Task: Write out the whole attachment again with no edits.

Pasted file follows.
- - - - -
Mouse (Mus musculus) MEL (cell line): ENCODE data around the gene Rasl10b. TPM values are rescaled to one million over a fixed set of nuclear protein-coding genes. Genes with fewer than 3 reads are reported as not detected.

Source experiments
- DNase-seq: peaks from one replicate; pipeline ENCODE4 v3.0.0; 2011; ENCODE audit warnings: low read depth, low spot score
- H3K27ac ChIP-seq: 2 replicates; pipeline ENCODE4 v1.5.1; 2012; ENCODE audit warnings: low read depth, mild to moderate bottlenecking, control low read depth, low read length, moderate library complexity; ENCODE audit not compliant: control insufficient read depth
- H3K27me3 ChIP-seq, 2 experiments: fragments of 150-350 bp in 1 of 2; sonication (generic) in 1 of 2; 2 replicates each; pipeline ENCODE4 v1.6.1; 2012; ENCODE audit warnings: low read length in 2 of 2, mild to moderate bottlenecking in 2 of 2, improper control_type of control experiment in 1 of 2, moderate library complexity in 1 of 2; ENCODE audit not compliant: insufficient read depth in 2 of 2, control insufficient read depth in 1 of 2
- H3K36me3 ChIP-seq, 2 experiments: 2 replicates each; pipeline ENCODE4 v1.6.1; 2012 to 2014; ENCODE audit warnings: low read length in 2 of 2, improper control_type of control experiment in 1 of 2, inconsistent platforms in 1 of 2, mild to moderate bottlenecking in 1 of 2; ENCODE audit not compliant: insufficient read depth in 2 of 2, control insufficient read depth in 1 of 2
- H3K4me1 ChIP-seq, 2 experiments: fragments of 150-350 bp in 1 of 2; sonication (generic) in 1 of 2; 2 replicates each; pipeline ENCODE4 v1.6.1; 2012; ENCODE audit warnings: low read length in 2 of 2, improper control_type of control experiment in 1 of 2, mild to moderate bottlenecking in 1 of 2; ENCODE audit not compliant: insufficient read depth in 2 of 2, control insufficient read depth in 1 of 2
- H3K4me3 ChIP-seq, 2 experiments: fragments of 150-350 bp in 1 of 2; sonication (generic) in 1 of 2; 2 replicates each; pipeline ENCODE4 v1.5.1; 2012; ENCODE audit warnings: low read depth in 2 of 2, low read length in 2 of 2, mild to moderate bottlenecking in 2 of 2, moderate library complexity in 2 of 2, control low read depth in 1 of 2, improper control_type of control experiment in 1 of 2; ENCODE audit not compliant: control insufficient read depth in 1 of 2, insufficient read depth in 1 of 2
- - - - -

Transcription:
Mouse (Mus musculus) MEL (cell line): ENCODE data around the gene Rasl10b. TPM values are rescaled to one million over a fixed set of nuclear protein-coding genes. Genes with fewer than 3 reads are reported as not detected.

Source experiments
- DNase-seq: peaks from one replicate; pipeline ENCODE4 v3.0.0; 2011; ENCODE audit warnings: low read depth, low spot score
- H3K27ac ChIP-seq: 2 replicates; pipeline ENCODE4 v1.5.1; 2012; ENCODE audit warnings: low read depth, mild to moderate bottlenecking, control low read depth, low read length, moderate library complexity; ENCODE audit not compliant: control insufficient read depth
- H3K27me3 ChIP-seq, 2 experiments: fragments of 150-350 bp in 1 of 2; sonication (generic) in 1 of 2; 2 replicates each; pipeline ENCODE4 v1.6.1; 2012; ENCODE audit warnings: low read length in 2 of 2, mild to moderate bottlenecking in 2 of 2, improper control_type of control experiment in 1 of 2, moderate library complexity in 1 of 2; ENCODE audit not compliant: insufficient read depth in 2 of 2, control insufficient read depth in 1 of 2
- H3K36me3 ChIP-seq, 2 experiments: 2 replicates each; pipeline ENCODE4 v1.6.1; 2012 to 2014; ENCODE audit warnings: low read length in 2 of 2, improper control_type of control experiment in 1 of 2, inconsistent platforms in 1 of 2, mild to moderate bottlenecking in 1 of 2; ENCODE audit not compliant: insufficient read depth in 2 of 2, control insufficient read depth in 1 of 2
- H3K4me1 ChIP-seq, 2 experiments: fragments of 150-350 bp in 1 of 2; sonication (generic) in 1 of 2; 2 replicates each; pipeline ENCODE4 v1.6.1; 2012; ENCODE audit warnings: low read length in 2 of 2, improper control_type of control experiment in 1 of 2, mild to moderate bottlenecking in 1 of 2; ENCODE audit not compliant: insufficient read depth in 2 of 2, control insufficient read depth in 1 of 2
- H3K4me3 ChIP-seq, 2 experiments: fragments of 150-350 bp in 1 of 2; sonication (generic) in 1 of 2; 2 replicates each; pipeline ENCODE4 v1.5.1; 2012; ENCODE audit warnings: low read depth in 2 of 2, low read length in 2 of 2, mild to moderate bottlenecking in 2 of 2, moderate library complexity in 2 of 2, control low read depth in 1 of 2, improper control_type of control experiment in 1 of 2; ENCODE audit not compliant: control insufficient read depth in 1 of 2, insufficient read depth in 1 of 2